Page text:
A family of PixMob bracelets being coltrolled by an ESP32 with an IR transmitter attached to it. All the bracelets are shining a blue-ish color

PixMob Wristband Protocol Reverse-Engineering Groundwork

The idea behind the PixMob wristband is simple — at a concert, organizers hand these out to the concertgoers, and during the show, infrared projectors are used to transmit commands so they all light up in sync. Sometimes, attendees would be allowed to take these bracelets home after the event, and a few hackers have taken a shot at reusing them.

The protocol is proprietary, however, and we haven’t yet seen anyone reuse these wristbands without tearing them apart or reflashing the microcontroller. [Dani Weidman] tells us, how with [Zach Resmer], they have laid the groundwork for reverse-engineering the protocol of these wristbands.

Our pair of hackers started by obtaining a number of recordings from a helpful stranger online, and went onto replaying these IR recordings to their wristbands. Most of them caused no reaction – presumably, being configuration packets, but three of them caused the wristbands to flash in different colors. They translated these recordings into binary packets, and Dani went through different possible combinations, tweaking bits here and there, transmitting the packets and seeing which ones got accepted as valid. In the end, they had about 100 valid packets, and even figured out some protocol peculiarities like color animation bytes and motion sensitivity mode enable packets.

The GitHub repository provides some decent documentation and even a video, example code you can run on an Arduino with an IR transmitter, and even some packets you can send out with a  Flipper Zero. If you’re interested in learning more about the internals of this device, check out the teardown we featured back in 2019.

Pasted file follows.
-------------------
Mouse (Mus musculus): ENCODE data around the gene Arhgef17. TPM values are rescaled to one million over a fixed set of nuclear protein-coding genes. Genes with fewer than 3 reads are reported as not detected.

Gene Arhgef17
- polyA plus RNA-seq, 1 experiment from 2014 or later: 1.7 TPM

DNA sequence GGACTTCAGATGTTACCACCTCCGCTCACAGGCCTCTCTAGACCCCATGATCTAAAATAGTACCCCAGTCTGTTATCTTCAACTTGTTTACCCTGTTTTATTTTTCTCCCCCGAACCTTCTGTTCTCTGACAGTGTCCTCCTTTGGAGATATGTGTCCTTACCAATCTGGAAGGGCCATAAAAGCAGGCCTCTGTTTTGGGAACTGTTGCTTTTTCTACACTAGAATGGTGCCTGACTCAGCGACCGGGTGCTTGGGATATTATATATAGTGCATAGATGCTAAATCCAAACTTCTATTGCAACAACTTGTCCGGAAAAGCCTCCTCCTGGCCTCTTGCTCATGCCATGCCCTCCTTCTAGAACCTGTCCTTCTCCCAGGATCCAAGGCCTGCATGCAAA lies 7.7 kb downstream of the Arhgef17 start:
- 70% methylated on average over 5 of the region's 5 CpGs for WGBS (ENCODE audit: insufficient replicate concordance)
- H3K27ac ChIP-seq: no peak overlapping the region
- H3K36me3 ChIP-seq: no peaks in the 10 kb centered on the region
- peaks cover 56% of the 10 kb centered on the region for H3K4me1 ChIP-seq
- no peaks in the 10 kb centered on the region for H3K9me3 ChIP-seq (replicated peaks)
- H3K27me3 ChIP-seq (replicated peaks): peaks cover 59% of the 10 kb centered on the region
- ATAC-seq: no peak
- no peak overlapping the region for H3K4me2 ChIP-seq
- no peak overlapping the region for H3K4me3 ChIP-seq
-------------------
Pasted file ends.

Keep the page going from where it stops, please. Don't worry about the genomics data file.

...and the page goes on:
Re-Creating The Unique Look Of Unobtainable Aerochrome Film

Ever heard of Aerochrome? It’s a unique type of color infrared film, originally created for the US military and designed for surveillance planes. Photos taken with Aerochrome film show trees and other vegetation in vivid reds and pinks, creating images that aren’t quite like anything else.

A modified method of trichrome photography is the key behind re-creating that unique Aerochrome look. Click to enlarge.

Sadly, Aerochrome hasn’t been made for over a decade. What’s an enterprising hacker with a fascination for this unobtainable film to do? [Joshua] resolved to recreate it as best he could, and the results look great!

Aerochrome isn’t quite the same as normal film. It is sensitive to infrared, and photos taken with it yield a kind of false color image that presents infrared as red, visible reds as greens, and greens are shown as blue. The result is a vaguely dreamy looking photo like the one you see in the header image, above. Healthy vegetation is vividly highlighted, and everything else? Well, it actually comes out pretty normal-looking, all things considered.

Why does this happen? It’s because healthy, leafy green plants strongly absorb visible light for photosynthesis, while also strongly reflecting near-infrared. This is the same principle behind the normalized difference vegetation index (NDVI), a method used since the 70s to measure live green vegetation, often from satellite imagery.

Aerochrome may be out of production, but black and white infrared film is still available. [Joshua] found that he could re-create the effect of Aerochrome with an adaptation of trichrome photography: the process of taking three identical black and white photos, each using a different color filter. When combined, the three photos (acting as three separate color channels) produce a color image.

To reproduce Aerochrome, [Joshua] takes three monochromatic photos with his infrared film, each with a different color filter chosen to match the spectral sensitivities of the original product. The result is a pretty striking reproduction of Aerochrome!

But this method does have some shortcomings. [Joshua] found it annoying to fiddle with filters between trying to take three identical photos, and the film and filters aren’t really an exact match for the spectral sensitivities of original Aerochrome. He also found it difficult to nail the right exposure; since most light meters are measuring visible light and not infrared, the exposure settings were way off. But the results look pretty authentic, so he’s counting it as a success.